Journos create data journalism experiment Detention Logs

Three young freelance journalists, who invested hundreds of hours in decoding and reformatting thousands of Department of Immigration records, are behind one of the largest data journalism projects in Australian history.


On Monday the trio, consisting of Luke Bacon, Lawrence Bull and Paul Farrell, launched a new data resource consisting of more 7000 incident logs from detention centres around Australia.

The website Detention Logs is a project launched in conjunction with online news websites The Global Mail, The Guardian and New Matilda, with each media outlet allowed to draw news stories and data for visualisation from the records ahead of the launch.

The records, obtained under Freedom of Information Laws, shows data from October 2009 to May 2011 and reveal details of self-harms, hunger strikes, assaults, deaths, deportations and escapes in detention facilities.

Paul Farrell, co-founder of Detention Logs, told Mumbrella the trio hope the website could serve as a model for future open journalism projects.“We think the website is very important for open journalism and also for contributing to quality public debate in Australia,” said Farrell.

“There is a real lack of information detention centres in Australia and the public will be able to really benefit.”

The project came about after the trio came across a document containing a summary of incidents on the Immigration Department’s disclosure log, where it posts Freedom of Information requests last year.

“It was this 300 page pdf file and we saw the document and thought it was pretty interesting”, said Farrell. “We asked the Department if they would release it in a tabulated format and they refused, so we set to work going through it and putting it into a format that we could turn into a database or dataset,” he said.

“Over the last six months we’ve slowly been doing that. I would say there have been hundreds of hours, between the three of us that we have put into that.”

Editor of The Global Mail Lauren Martin told Mumbrella they were approached by the trio and were eager to be involved when they saw the resource that had been created.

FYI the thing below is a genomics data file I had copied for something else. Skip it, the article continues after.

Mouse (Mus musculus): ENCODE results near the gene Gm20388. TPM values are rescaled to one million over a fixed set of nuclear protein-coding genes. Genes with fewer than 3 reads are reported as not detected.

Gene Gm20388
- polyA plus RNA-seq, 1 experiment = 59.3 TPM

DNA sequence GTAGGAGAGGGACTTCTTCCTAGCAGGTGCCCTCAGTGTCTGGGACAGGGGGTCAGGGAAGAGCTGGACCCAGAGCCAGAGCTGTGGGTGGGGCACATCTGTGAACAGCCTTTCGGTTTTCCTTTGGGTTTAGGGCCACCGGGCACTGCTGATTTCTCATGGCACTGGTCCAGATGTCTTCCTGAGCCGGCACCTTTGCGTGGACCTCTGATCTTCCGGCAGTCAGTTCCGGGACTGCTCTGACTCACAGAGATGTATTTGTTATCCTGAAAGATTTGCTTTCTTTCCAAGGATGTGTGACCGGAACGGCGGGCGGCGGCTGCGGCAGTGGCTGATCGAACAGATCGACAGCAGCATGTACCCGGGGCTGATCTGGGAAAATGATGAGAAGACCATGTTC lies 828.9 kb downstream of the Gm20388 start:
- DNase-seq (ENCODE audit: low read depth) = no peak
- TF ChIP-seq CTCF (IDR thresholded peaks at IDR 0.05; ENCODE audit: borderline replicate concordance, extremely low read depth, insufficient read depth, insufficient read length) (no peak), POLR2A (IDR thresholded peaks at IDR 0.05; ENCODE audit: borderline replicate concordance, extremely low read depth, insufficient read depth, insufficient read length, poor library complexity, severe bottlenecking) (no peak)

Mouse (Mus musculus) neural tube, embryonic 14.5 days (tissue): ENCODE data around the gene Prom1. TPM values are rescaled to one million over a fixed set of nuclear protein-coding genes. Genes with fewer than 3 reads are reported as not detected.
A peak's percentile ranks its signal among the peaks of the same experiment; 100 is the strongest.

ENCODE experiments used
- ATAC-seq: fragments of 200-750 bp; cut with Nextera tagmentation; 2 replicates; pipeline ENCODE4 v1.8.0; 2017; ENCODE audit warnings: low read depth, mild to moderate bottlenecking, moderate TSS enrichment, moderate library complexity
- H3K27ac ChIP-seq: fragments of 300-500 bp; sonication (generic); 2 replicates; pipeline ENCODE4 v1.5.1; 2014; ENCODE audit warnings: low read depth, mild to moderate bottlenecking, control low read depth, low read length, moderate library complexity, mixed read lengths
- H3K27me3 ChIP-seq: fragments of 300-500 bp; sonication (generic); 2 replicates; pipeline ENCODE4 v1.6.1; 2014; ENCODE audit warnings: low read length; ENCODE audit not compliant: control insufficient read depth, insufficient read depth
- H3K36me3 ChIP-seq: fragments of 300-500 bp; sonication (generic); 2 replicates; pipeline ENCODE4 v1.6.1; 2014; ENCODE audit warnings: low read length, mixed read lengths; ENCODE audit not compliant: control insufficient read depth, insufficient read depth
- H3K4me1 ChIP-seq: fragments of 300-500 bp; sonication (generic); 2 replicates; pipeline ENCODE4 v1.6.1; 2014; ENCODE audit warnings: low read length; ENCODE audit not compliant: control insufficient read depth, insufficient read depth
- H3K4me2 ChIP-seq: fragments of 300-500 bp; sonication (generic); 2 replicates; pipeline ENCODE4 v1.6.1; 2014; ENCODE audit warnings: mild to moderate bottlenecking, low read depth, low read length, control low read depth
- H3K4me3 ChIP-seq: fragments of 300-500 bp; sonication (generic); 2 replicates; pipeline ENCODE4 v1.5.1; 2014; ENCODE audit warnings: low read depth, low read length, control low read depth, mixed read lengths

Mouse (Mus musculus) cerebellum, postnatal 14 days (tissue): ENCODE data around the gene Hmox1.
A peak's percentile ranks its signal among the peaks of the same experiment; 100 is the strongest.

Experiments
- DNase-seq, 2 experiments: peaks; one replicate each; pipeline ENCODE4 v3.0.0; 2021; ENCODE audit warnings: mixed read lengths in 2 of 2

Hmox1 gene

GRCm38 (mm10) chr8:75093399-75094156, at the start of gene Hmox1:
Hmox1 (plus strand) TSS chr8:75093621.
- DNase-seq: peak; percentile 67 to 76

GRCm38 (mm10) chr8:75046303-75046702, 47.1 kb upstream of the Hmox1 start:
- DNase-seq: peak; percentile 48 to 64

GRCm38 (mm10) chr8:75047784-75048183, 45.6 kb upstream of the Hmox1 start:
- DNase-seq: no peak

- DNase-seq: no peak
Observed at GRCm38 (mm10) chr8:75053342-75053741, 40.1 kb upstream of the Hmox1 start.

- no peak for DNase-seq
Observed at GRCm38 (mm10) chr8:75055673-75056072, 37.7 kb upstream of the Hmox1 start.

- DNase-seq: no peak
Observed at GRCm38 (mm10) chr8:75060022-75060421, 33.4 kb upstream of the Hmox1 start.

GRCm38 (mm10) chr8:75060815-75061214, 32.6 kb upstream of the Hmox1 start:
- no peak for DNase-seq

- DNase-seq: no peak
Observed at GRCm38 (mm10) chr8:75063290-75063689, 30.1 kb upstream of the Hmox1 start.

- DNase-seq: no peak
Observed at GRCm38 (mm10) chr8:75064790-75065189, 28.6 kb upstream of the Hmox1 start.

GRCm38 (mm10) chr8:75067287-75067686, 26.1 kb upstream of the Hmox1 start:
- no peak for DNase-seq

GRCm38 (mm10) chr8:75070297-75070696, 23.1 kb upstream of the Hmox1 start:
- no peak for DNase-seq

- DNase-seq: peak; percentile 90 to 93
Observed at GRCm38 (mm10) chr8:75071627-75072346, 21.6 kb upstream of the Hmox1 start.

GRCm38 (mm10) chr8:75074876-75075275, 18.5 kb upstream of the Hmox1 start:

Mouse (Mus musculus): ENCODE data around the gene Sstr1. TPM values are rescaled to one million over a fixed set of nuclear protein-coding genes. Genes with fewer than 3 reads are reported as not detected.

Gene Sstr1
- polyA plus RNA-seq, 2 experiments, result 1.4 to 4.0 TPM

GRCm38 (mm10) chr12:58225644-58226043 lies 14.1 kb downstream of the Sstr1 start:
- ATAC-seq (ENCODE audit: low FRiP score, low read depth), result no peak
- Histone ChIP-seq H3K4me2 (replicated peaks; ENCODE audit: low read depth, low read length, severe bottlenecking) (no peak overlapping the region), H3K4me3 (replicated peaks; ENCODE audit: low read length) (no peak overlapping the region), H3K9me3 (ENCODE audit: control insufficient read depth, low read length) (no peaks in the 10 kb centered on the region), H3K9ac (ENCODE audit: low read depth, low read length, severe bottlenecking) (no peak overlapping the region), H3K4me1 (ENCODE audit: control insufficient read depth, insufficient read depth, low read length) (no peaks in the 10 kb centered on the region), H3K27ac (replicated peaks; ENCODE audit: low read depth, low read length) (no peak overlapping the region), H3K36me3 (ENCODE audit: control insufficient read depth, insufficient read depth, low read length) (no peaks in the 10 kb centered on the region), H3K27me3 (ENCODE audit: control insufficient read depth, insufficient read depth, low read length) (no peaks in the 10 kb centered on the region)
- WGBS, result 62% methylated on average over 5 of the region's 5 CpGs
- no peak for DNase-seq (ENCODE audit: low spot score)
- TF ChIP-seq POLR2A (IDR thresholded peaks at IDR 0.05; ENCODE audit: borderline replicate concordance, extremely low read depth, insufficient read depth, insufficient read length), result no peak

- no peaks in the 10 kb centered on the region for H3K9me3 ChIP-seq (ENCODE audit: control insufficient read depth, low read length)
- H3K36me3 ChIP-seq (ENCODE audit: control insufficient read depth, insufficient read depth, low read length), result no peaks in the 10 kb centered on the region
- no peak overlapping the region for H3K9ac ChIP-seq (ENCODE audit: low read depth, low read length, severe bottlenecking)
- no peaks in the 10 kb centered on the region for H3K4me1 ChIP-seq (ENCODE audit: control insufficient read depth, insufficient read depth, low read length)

“They approach us and asked if we wanted to be involved in a collaboration and we were really happy to be involved,” said Martin.

“I think on our website and on other websites, news stories will come of it. You can already see The Guardian and New Matilda have done some stories on the totals.”

Global Mail

A screen shot of part of The Global Mail’s visualisation

The Global Mail has used the data to create a data visualisation which allows users to flag key incidents.

“What I love about the visualisation (on our website) is that it changes as people use it,” said Martin.

“Everyone who uses it can make a visual footprint on it and flag incidents so they brighter on the screen for the next person. Over time the visualisation will change.”

The Guardian’s Australian website has also used the records for data visualisation purposes mapping various incidents over two years.

The Guardian

A screenshot of the The Guardian’s visualisation.

Katharine Viner, editor-in-chief of The Guardian Australia, told Mumbrella the appeal of the project was both its public interest value and also its open journalism element.

“We were instantly interested in the project, both for its public interest value and its open journalism element. It is the most comprehensive dataset ever published about Australia’s detention network,” said Viner.

“We analysed the data provided by Detention Logs to look for any trends in incident occurrences. We also combined the incident figures with population data, for example, to determine which centres had the highest incident rates per person. We also saw trends in certain types of incidents, such as spikes in self-harm and voluntary starvation,” she said, citing the work of The Guardian Australia’s data journalist, Nick Evershed.

One of the other key impact of the project has been to encourage people to file Freedom of Information requests with the Department of Immigration over incidents that concern them.

FOI online tool Right To Know has already logged close to 50 such requests in just two days.

“They are really just our pre-existing facility to make it easy for other tools to hook into our website,” said Matthew Landauer, director and co-founder of OpenAustralia, which manages the FOI website.

“We’ve really wanted people to build these sorts of tools and we are really excited to see this sort of project.”

The Department of Immigration was less positive, arguing that it could create more work for its staff. Sandi Logan, national communications manager with the DoI, told Mumbrella: “We welcome any and all efforts to demonstrate accountability, transparency and the ‘open book’ that is the department’s operations.

“We are already the most FOIed department in the public service and it puts an enormous load on our FOI section. This could well add to that workload.”

Nic Christensen 


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